As well as providing an engaging and accessible means of representing the brokers’ lives, the narratives developed through the comics seek to present a more complex account of these brokers than is often provided in existing academic accounts of their lives. The comics will challenge common stereotypes about such characters, who may be depicted as heroically standing up to authority or alternatively as opportunistic ‘fixers’.
These accounts reveal the complex motivations of brokers, which may combine a concern to represent marginalised constituencies, alongside a desire to build a meaningful existence for themselves in adverse circumstances. We hope to show how their lives are shaped by a complex amalgam of pressures, predispositions and random events. In this project we view brokers not simply as free-floating rational actors, but as individuals whose actions are moulded by their wider social and political context: as figures who may not be authors of the bigger post-war story, but nevertheless play important roles as transmission belts, as claim makers and sense makers for people whose lives have been shaped by the experience of war.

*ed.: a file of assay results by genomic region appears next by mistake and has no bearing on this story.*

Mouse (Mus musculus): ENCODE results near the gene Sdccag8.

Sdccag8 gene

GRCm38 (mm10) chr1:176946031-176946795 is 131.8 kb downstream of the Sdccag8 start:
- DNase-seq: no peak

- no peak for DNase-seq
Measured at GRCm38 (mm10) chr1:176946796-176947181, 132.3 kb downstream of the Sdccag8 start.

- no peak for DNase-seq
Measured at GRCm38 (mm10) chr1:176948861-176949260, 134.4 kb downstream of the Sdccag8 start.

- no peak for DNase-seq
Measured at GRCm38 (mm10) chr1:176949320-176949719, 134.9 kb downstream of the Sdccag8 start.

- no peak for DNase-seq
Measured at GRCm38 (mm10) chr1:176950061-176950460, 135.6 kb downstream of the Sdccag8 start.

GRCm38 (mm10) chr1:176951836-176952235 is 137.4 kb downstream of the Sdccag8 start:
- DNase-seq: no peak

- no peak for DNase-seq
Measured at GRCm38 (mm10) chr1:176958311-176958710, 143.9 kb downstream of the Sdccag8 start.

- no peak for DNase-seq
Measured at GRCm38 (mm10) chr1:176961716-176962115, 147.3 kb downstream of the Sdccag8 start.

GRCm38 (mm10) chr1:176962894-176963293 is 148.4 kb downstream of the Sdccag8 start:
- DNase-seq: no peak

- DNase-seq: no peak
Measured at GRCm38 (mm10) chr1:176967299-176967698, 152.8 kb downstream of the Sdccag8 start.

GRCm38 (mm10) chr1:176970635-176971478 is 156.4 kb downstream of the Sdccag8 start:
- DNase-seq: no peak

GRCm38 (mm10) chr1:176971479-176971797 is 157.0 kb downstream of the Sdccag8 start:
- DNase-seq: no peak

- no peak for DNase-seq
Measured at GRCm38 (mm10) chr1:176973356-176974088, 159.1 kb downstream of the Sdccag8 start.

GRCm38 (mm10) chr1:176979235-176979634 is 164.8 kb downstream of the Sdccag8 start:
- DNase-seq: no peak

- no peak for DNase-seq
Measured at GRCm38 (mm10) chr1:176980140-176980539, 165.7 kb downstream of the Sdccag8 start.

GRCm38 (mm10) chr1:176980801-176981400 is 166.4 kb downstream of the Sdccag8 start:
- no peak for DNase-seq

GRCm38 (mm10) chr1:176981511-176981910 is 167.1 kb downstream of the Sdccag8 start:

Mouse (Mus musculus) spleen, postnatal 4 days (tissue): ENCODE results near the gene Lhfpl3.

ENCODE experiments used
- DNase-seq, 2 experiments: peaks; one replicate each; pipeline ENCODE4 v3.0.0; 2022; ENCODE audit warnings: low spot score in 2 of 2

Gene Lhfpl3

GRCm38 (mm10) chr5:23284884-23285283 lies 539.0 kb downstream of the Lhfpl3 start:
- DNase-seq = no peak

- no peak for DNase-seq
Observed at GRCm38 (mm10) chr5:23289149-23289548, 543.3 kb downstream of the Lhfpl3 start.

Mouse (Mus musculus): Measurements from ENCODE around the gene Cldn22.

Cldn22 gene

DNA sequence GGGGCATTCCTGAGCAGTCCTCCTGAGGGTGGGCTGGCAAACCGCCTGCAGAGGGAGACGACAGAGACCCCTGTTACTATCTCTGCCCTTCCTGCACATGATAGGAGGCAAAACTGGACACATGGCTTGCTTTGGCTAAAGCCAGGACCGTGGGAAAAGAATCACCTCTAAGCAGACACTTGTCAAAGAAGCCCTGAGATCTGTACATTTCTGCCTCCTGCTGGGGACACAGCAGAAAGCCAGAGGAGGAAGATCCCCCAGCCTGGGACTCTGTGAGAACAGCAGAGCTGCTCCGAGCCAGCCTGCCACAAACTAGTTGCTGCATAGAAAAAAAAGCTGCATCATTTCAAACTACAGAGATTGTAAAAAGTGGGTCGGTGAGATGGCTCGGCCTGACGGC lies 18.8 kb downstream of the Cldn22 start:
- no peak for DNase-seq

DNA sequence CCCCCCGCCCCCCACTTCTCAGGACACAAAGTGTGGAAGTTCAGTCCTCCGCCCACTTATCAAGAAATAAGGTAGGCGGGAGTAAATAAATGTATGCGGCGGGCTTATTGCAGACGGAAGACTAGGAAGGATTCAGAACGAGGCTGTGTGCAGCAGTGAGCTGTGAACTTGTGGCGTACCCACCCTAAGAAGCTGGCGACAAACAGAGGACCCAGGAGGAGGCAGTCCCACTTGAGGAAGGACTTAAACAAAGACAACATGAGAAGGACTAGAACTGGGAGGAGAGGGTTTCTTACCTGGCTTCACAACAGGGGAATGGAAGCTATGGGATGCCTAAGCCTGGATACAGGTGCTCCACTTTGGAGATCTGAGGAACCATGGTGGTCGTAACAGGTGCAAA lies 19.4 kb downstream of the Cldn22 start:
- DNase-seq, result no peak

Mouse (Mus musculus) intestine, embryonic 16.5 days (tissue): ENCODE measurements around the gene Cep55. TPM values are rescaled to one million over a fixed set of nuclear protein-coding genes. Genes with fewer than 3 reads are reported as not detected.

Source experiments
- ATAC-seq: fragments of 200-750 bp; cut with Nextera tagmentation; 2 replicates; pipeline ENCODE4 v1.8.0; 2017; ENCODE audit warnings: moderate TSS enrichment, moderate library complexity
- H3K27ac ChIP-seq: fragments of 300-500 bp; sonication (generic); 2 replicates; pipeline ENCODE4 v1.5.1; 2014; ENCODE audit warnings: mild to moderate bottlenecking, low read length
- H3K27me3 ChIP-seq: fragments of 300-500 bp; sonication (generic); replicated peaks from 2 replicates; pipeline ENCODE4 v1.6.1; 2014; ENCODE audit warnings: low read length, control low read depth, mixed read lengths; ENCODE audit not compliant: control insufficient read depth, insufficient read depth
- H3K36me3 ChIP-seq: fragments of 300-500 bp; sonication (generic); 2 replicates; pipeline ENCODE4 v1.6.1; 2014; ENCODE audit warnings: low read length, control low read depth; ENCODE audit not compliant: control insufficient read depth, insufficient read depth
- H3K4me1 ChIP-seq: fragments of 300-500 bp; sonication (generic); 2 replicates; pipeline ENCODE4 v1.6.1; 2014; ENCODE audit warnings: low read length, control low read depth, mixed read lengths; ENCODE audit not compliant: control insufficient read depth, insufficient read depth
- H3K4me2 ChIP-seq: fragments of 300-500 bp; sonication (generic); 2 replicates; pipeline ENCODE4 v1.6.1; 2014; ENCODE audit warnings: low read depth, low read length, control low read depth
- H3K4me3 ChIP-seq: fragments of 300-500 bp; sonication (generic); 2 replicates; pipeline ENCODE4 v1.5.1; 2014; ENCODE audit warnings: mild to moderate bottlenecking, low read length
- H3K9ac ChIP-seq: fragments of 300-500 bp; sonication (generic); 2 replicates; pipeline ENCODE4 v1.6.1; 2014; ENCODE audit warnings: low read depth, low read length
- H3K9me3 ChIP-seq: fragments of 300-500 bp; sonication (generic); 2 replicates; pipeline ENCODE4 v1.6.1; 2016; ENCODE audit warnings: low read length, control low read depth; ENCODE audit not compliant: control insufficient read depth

Our field trip last month focused on two field sites – Batticaloa in Eastern Sri Lanka, and the Tarai region in Southern Nepal. During this time we conducted in-depth interviews with four borderland brokers. In Nepal, we focused on a journalist/activist from the Eastern Tarai who has worked to promote the Madhesi cause in Kathmandu, and a local leader from the South West Tarai involved in representing conflict victims. In Sri Lanka, we explored the life of an activist from the East involved in protecting the rights of Muslim women and girls, and a community leader who played an important role brokering between the LTTE and the government forces during the war, before becoming an influential figure in district-level NGO politics. These stories shed light on a range of themes including gender relations, boundary transgressions, and the politics of international peacebuilding and development interventions, which we hope to develop further through a series of academic and visual outputs.